If you don’t know, I’m pretty excited about this. Every vegan I’ve ever met in real life has said the hardest thing to give up was cheese and every non vegan has told me that they would never be able to give up cheese. Fortunately, due to amazing chefs like Miyoko Schinner, Jay Astafa, Somer McGowan, and Skye Michael Conroy, we are able to enjoy cheese-like products, without the cruelty. I’ve made several forays into the world of vegan cheese and learned a lot of different techniques from many different recipes. The particular recipe that I drew inspiration from for this is the cashew mozzarella developed by Jay Astafa. You can watch the YouTube video here. I noticed he uses soy lecithin as an emulsifier, which aquafaba has been shown to do in recipes like Nina’s butter and Peanut Butter and Vegan’s mayo. This inspired me to make this cashew mozzarella using aquafaba as the emulsifier. It also makes this recipe soy free, conveniently, for those who are intolerant.
Vegan cheese doesn’t create casein protein strands like dairy cheeses do, which is why we use tapioca starch to create that stretchy texture. Some places may have it labeled at tapioca flour, but they should be interchangeable. I find mine at an international market for a cheaper price. You can also add a bit of xantham gum to increase the stretchiness. If you don’t have any, feel free to omit it, the cheese will still be delicious! I use vegan lactic acid powder to create that dairy-like tang in this recipe. It’s definitely worth the purchase, but if you cannot buy it, substitute a tablespoon of lemon juice instead. Nutritional yeast also adds to this cheesy flavor. Refined coconut oil helps with firmness upon refrigeration and improves the mouthfeel and melt. Cashews can possibly be subbed for raw sunflower seeds for those with allergies.
Most vegan cheeses use either agar or kappa carrageenan as a binder to be sliceable and shreddable. I choose to use kappa carrageenan, as I prefer the melt and mouthfeel it imparts. I am well aware that many people choose not to consume it and I completely respect that; this recipe may be possible with agar powder, but I have not tested it. If you do test it, please contact me with your results!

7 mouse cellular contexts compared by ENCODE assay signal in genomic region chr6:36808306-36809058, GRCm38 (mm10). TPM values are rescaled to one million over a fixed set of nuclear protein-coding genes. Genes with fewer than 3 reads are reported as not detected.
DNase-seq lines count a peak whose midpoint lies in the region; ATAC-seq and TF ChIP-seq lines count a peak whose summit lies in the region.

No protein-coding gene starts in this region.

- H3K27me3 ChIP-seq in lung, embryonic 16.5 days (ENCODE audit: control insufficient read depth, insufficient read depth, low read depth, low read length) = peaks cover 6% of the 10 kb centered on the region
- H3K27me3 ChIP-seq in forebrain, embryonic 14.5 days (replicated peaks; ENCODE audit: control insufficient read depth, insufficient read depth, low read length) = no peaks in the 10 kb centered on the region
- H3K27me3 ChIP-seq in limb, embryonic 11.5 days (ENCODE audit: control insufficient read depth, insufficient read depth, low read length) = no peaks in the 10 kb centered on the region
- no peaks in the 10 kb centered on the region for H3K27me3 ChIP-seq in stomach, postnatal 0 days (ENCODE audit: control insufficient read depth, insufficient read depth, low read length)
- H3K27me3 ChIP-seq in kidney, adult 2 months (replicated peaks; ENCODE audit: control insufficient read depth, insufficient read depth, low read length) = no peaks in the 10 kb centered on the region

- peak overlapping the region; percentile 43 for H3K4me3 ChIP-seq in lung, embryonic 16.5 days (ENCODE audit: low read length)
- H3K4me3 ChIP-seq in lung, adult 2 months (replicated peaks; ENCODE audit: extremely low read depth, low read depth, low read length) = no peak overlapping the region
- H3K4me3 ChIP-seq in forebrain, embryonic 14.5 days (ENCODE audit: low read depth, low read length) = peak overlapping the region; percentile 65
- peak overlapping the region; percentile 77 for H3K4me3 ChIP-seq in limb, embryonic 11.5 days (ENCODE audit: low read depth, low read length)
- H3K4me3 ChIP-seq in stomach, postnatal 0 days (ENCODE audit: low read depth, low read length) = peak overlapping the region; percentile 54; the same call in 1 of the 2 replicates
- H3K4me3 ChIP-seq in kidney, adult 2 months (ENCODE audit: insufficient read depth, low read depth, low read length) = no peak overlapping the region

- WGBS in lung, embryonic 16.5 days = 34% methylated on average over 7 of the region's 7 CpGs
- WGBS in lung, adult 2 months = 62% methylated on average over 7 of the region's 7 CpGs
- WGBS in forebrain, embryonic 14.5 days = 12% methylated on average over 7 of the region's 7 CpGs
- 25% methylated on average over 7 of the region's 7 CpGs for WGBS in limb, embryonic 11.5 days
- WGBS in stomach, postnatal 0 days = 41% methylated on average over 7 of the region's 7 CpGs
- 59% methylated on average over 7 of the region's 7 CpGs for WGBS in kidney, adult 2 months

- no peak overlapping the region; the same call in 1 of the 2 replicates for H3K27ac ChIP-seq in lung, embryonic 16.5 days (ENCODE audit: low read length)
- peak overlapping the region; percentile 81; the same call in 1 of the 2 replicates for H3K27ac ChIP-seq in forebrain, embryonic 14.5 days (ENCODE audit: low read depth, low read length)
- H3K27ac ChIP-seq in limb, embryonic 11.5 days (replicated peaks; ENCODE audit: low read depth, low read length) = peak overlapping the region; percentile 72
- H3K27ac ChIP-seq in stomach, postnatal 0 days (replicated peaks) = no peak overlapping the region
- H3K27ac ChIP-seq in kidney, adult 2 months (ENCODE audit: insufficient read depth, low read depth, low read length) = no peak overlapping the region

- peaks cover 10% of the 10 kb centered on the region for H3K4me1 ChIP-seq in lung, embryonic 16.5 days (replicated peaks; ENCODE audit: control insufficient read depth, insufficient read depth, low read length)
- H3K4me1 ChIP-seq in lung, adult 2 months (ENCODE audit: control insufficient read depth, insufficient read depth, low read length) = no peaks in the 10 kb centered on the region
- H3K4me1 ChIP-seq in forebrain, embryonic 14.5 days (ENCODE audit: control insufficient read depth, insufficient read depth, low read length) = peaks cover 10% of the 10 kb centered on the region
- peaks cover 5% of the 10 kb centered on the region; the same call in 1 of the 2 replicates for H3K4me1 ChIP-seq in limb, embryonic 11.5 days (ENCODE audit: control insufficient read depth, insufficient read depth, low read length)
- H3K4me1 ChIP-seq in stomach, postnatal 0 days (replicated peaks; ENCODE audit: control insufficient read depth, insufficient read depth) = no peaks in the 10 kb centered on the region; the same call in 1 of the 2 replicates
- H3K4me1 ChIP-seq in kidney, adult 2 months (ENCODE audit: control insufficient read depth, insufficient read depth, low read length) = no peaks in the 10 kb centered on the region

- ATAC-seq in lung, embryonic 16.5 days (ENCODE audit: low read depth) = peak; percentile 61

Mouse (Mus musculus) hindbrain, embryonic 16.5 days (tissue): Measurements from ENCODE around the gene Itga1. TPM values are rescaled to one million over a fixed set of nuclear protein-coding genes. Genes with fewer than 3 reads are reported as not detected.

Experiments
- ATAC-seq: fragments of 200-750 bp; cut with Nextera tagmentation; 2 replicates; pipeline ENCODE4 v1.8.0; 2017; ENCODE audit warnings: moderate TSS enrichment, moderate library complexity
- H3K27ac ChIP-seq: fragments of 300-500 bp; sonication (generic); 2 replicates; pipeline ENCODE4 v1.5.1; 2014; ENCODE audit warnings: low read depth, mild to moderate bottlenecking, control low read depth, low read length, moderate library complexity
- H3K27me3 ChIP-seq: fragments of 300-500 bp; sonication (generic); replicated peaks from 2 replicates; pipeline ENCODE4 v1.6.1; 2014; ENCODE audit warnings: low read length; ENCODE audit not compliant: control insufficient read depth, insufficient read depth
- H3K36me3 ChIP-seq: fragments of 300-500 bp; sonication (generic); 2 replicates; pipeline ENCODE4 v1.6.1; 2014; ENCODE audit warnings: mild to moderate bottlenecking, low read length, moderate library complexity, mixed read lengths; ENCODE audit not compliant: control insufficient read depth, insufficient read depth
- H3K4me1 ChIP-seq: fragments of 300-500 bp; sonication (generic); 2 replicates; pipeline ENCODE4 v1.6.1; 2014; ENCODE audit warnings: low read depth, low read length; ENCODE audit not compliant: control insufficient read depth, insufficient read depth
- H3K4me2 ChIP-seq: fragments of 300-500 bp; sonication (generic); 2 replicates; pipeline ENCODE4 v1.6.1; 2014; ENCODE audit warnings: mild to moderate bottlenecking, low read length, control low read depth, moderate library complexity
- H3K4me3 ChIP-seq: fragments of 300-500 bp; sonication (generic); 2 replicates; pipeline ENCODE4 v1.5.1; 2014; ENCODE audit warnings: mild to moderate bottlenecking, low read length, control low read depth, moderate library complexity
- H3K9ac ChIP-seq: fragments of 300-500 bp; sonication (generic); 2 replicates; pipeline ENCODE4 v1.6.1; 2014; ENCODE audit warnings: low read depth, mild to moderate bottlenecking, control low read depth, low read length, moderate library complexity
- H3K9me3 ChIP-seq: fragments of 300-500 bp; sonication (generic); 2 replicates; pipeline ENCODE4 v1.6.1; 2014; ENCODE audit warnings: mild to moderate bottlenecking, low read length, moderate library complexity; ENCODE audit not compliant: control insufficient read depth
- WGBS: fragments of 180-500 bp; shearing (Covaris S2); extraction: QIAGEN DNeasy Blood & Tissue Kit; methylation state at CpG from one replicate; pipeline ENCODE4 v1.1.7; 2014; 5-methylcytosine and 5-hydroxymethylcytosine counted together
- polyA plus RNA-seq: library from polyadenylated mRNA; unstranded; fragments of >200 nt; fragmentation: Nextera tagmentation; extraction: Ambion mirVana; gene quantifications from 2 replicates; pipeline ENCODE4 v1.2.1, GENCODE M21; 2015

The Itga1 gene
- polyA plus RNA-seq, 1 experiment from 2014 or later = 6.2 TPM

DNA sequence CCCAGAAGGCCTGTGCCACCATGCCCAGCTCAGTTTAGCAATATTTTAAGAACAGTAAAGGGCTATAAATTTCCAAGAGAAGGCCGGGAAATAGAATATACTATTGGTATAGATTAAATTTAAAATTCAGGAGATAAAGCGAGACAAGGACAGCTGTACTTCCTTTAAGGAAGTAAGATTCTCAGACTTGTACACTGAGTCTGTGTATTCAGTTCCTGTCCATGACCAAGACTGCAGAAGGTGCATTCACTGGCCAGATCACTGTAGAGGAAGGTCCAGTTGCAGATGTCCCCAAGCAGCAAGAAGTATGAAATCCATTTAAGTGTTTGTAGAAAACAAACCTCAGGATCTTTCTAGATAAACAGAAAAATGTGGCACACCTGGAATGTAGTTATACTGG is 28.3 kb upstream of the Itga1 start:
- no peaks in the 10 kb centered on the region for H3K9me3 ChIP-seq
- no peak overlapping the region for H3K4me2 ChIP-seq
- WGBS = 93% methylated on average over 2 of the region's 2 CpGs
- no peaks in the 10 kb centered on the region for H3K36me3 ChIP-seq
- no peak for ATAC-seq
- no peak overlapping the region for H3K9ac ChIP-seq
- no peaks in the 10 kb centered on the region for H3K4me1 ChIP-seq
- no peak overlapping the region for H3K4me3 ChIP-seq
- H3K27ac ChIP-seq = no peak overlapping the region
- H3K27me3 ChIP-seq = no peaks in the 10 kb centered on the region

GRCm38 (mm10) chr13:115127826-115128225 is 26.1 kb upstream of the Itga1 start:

Edited to add: Several people have tried with equal amounts of agar and have had a hard time getting it to set. I would suggest doubling the amount of agar powder (use 1 tablespoon and 1 tsp). Xanthan gum will not replace the carrageenan, it’s not a firm binder like carrageenan is, just a thickener.
If you like this recipe, be sure to check out these other vegan cheese recipes:
Meltable Soy-based Mozzarella
Soy/Cashew Buffalo Mozzarella
Smoked Coconut Gouda
Almond Milk Pepperjack
The Vegan Meringue group on Facebook is a great place for more aquafaba recipes as well.
• 1/4 cup raw cashews, soaked overnight or boiled for 15 minutes
• 1 cup aquafaba (preferably chickpea or other light colored bean)
• 2 tbsp tapioca starch
• 2 tsp kappa carrageenan
• 1 tsp lactic acid**
• 1 tsp nutritional yeast
• 3/4 tsp salt*
• 6 tbsp refined coconut oil, liquid
*You may need to adjust the salt level a bit lower if using salted aquafaba.
**You can substitute with 1 tbsp lemon juice, but the lactic acid tastes better
1. Blend softened cashews and aquafaba in a high speed blender until as smooth as possibly. Strain through a fine mesh sieve to remove any large particles and return to blender.
It should be very smooth after blending.
You may find there are still a few cashew particles if you’re using a lower quality blender or food processor, which is why I recommend straining.
2. Add tapioca starch, carrageenan, lactic acid, nutritional yeast, and salt and pulse in a blender to combine. *Please ignore the xanthan gum in this picture. It is not part of the recipe, but I used it in an early test, which is where this picture is from.
4. Heat in a medium saucepan over medium-low heat while stirring regularly. It will look like quite lumpy as the tapioca starch activates.
It will eventually turn glossy and smooth, like melted cheese. When it reaches 170°F, it is done. You will see it begin to bubble around the edges and maintain its thickness.
Obviously, the best uses of any cheese are either on pizza or fried into mozzarella sticks.